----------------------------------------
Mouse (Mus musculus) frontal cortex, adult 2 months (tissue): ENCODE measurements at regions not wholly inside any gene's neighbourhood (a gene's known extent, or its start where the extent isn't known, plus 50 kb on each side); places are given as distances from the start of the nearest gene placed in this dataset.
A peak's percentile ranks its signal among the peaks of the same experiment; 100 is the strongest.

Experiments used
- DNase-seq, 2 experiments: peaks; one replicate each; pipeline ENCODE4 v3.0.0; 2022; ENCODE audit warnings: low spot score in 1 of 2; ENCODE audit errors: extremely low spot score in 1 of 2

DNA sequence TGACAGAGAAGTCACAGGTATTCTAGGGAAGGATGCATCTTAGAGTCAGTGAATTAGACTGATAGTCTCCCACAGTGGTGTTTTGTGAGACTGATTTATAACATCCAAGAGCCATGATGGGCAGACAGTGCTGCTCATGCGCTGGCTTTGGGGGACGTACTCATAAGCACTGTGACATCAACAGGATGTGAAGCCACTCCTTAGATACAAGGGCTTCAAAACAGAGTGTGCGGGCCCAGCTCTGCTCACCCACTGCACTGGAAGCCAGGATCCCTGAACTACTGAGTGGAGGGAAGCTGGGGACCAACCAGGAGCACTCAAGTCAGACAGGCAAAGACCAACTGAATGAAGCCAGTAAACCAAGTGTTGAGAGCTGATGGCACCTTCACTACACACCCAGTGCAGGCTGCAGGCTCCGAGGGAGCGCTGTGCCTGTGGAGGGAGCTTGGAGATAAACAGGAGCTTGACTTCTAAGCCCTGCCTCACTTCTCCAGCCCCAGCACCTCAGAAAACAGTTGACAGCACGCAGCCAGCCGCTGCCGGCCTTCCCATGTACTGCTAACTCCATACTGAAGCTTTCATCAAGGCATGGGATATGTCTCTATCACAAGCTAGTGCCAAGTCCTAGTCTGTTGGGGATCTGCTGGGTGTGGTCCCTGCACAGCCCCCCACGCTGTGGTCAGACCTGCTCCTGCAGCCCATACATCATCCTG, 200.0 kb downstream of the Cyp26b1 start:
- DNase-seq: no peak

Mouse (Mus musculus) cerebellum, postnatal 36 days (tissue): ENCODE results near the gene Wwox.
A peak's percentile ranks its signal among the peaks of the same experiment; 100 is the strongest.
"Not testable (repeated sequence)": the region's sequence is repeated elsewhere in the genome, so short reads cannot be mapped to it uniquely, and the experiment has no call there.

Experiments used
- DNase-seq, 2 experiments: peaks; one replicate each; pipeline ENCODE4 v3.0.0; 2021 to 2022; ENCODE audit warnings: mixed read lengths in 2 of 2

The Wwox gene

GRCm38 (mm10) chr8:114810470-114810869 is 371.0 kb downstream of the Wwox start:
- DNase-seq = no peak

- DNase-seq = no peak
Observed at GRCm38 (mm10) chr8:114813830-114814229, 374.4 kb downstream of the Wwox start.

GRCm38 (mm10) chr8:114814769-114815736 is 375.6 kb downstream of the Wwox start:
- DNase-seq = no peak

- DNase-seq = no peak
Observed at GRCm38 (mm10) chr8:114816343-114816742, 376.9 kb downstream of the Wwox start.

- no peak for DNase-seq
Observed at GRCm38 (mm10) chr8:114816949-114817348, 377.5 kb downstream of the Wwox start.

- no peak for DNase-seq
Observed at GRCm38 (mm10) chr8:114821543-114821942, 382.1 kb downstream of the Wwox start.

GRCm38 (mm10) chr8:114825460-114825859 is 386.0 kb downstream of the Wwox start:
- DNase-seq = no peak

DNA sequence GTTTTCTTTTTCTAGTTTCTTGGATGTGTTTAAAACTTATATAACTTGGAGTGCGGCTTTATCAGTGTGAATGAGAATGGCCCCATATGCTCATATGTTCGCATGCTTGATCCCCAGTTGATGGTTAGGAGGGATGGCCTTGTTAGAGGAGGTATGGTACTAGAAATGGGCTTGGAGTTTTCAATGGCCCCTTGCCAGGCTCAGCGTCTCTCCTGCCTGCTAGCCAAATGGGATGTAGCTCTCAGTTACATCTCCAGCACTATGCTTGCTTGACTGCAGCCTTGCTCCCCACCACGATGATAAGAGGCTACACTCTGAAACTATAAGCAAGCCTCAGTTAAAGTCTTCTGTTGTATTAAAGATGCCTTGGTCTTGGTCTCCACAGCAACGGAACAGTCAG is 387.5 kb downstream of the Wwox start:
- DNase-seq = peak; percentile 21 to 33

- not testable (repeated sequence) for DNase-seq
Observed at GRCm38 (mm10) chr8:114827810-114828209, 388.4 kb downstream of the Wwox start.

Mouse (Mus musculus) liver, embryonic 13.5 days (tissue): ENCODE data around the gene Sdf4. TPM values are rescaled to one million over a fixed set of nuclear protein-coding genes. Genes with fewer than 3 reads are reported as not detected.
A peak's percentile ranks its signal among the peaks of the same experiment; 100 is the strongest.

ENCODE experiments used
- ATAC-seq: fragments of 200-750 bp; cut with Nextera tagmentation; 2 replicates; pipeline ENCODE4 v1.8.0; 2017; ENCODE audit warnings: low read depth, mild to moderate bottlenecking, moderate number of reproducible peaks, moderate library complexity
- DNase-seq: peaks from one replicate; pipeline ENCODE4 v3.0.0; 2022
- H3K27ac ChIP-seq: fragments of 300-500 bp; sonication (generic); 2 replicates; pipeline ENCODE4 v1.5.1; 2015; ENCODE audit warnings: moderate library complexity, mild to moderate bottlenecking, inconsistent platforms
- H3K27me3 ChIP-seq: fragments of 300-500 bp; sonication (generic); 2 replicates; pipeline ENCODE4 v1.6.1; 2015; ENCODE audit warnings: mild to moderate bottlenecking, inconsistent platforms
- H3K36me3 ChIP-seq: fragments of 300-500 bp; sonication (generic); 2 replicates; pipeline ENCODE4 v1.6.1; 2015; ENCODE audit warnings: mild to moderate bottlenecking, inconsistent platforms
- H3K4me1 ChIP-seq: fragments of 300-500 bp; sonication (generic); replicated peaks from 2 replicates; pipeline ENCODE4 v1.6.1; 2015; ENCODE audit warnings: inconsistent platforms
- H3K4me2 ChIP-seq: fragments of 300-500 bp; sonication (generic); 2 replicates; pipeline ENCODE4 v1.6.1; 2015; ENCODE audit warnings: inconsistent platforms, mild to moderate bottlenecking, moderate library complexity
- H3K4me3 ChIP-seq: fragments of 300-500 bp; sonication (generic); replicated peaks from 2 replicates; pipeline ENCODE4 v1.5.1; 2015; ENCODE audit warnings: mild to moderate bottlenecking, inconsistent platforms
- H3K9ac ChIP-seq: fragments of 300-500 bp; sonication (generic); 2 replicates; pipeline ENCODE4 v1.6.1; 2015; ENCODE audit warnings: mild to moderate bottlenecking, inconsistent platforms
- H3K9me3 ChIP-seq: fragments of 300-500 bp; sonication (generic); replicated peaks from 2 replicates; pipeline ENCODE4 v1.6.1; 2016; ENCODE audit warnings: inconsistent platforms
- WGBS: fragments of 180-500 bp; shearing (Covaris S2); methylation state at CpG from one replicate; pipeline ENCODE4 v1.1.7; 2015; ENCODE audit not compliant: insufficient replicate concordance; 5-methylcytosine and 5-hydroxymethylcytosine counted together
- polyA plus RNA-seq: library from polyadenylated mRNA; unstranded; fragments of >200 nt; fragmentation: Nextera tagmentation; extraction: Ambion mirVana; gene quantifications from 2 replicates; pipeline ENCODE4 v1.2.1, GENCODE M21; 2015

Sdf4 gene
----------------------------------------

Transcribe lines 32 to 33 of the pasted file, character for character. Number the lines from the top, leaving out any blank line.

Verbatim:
A peak's percentile ranks its signal among the peaks of the same experiment; 100 is the strongest.

ENCODE experiments used